Hydrogen is the lightest, smallest, and simplest element. It consists of one proton and one electron.
Because it is so light, you can fill a balloon with it that will immediately rise. In 1766, scientist Henry Cavendish succeeded in identifying hydrogen. As a gas (H2), hydrogen is colourless, odourless, non-corrosive, non-oxidizing, non-radioactive and non-toxic.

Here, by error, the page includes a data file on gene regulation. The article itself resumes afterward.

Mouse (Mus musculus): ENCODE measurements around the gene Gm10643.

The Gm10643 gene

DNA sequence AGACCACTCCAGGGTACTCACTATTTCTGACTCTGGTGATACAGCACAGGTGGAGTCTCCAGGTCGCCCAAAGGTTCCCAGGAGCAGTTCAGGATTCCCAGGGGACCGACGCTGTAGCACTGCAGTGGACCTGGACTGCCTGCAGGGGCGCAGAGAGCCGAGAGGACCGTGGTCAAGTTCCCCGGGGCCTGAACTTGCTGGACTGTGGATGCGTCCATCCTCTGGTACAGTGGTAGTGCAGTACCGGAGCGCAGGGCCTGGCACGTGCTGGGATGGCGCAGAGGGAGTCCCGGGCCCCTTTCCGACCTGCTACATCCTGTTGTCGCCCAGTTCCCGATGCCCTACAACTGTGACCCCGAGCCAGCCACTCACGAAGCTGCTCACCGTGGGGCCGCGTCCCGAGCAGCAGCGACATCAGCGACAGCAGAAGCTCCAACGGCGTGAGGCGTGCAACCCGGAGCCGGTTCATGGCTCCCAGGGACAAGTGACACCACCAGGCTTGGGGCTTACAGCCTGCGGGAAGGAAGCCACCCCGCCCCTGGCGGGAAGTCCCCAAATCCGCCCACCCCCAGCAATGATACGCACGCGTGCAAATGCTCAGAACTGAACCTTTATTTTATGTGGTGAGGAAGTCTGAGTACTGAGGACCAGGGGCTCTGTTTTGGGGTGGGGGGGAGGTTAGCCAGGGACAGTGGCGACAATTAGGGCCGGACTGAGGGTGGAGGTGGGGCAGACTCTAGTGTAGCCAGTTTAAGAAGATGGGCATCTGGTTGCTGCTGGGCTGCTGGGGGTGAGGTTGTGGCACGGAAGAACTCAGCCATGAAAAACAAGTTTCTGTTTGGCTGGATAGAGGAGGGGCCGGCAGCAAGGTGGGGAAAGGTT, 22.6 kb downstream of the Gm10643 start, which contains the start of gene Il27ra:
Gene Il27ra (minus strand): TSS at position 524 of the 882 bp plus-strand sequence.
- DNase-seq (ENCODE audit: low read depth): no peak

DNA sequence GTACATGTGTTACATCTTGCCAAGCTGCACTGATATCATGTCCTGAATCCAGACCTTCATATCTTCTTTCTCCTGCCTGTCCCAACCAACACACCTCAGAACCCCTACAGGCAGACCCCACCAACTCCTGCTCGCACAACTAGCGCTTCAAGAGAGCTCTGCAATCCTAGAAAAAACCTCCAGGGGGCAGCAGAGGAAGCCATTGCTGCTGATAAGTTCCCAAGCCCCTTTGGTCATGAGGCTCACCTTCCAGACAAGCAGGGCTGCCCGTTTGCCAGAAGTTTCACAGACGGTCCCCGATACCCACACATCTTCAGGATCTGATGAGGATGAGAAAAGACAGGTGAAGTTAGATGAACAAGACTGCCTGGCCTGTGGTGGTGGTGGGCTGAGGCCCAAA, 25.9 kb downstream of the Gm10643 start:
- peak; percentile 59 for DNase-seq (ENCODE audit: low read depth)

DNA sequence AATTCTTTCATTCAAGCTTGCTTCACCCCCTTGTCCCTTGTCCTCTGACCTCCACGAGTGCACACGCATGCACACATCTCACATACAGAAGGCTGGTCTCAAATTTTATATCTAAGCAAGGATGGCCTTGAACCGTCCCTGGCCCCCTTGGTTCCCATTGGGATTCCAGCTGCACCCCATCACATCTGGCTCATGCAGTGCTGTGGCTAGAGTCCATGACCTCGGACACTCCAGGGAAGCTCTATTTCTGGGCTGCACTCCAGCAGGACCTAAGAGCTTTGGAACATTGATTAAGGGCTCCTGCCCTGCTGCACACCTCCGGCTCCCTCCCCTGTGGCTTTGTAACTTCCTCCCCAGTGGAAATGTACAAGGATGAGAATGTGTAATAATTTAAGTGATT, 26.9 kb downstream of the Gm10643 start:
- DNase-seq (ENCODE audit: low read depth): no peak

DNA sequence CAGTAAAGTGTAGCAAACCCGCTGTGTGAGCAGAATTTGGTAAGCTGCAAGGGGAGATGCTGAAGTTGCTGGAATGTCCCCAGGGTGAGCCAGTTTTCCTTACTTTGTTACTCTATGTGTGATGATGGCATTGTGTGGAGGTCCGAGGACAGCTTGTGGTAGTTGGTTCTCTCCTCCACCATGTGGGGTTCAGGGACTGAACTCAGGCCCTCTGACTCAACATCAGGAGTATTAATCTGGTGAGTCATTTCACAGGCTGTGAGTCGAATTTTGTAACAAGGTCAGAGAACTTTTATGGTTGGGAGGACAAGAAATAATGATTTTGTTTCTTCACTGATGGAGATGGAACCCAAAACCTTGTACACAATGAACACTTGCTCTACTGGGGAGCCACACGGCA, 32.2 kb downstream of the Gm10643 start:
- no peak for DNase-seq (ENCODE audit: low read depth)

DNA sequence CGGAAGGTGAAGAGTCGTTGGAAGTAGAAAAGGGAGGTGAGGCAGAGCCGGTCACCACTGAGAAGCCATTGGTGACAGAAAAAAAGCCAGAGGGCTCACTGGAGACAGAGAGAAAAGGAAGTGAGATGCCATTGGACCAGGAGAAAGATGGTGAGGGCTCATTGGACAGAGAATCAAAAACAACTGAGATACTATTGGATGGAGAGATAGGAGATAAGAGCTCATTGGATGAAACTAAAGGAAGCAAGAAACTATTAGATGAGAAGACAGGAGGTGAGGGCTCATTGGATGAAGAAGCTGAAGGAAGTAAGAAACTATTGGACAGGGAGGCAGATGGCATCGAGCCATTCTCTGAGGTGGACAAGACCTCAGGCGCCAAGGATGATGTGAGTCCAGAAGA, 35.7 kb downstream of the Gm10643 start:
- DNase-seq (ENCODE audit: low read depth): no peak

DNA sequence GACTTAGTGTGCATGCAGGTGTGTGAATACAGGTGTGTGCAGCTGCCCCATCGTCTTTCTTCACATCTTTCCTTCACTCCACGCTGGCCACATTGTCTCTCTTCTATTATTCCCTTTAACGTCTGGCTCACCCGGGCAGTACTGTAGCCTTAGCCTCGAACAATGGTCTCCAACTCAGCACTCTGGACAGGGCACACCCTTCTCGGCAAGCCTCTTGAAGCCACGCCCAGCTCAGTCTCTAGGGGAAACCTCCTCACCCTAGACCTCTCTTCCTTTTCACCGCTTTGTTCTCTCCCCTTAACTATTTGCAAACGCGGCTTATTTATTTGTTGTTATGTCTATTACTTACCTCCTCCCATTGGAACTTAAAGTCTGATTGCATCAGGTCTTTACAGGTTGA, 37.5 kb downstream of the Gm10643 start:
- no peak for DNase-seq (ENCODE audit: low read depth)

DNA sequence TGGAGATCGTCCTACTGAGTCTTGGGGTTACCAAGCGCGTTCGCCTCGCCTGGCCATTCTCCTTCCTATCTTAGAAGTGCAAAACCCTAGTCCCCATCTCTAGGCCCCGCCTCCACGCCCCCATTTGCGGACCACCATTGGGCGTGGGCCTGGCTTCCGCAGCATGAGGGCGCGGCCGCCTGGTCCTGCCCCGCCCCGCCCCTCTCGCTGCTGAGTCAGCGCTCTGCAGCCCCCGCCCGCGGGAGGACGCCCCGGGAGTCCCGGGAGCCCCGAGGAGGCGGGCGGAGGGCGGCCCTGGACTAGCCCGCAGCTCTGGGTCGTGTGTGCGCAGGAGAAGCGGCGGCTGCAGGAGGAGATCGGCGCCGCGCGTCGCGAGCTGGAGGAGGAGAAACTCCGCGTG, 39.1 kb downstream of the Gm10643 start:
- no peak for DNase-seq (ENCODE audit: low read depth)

Hydrogen in a usable form for energy does not occur in nature and must be made, by splitting off the hydrogen atoms from other molecules; for example, from natural gas (CH4) or from water (H2O). This requires energy. The result is the energy-rich molecule hydrogen. When heat is applied – a flame – hydrogen reacts with oxygen to form water again. This releases a considerable amount of energy: 125 MJ per kilogram of hydrogen: 3.5 times as much as a liter of gasoline. Because of the fierce reaction when ignited, hydrogen was also known as ‘bang gas.’